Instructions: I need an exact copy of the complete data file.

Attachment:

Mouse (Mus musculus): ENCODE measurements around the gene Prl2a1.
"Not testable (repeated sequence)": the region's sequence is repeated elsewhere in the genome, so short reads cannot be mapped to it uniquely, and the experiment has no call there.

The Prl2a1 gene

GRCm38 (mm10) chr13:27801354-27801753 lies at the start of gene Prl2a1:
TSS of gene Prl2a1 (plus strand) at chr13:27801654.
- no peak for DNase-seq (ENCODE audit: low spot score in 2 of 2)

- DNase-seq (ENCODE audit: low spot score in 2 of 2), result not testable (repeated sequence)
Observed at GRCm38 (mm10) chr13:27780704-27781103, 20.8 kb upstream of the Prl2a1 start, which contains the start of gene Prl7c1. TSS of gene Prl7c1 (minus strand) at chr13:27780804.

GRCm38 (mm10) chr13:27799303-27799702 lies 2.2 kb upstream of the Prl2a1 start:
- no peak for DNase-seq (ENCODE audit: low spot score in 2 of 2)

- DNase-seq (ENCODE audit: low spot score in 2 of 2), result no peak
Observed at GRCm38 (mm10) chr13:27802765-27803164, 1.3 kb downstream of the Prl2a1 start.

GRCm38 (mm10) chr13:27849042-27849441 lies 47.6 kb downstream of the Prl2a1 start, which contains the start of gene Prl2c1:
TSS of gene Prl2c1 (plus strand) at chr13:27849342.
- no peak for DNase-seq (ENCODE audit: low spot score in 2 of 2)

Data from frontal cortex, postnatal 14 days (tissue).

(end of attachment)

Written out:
Mouse (Mus musculus): ENCODE measurements around the gene Prl2a1.
"Not testable (repeated sequence)": the region's sequence is repeated elsewhere in the genome, so short reads cannot be mapped to it uniquely, and the experiment has no call there.

The Prl2a1 gene

GRCm38 (mm10) chr13:27801354-27801753 lies at the start of gene Prl2a1:
TSS of gene Prl2a1 (plus strand) at chr13:27801654.
- no peak for DNase-seq (ENCODE audit: low spot score in 2 of 2)

- DNase-seq (ENCODE audit: low spot score in 2 of 2), result not testable (repeated sequence)
Observed at GRCm38 (mm10) chr13:27780704-27781103, 20.8 kb upstream of the Prl2a1 start, which contains the start of gene Prl7c1. TSS of gene Prl7c1 (minus strand) at chr13:27780804.

GRCm38 (mm10) chr13:27799303-27799702 lies 2.2 kb upstream of the Prl2a1 start:
- no peak for DNase-seq (ENCODE audit: low spot score in 2 of 2)

- DNase-seq (ENCODE audit: low spot score in 2 of 2), result no peak
Observed at GRCm38 (mm10) chr13:27802765-27803164, 1.3 kb downstream of the Prl2a1 start.

GRCm38 (mm10) chr13:27849042-27849441 lies 47.6 kb downstream of the Prl2a1 start, which contains the start of gene Prl2c1:
TSS of gene Prl2c1 (plus strand) at chr13:27849342.
- no peak for DNase-seq (ENCODE audit: low spot score in 2 of 2)

Data from frontal cortex, postnatal 14 days (tissue).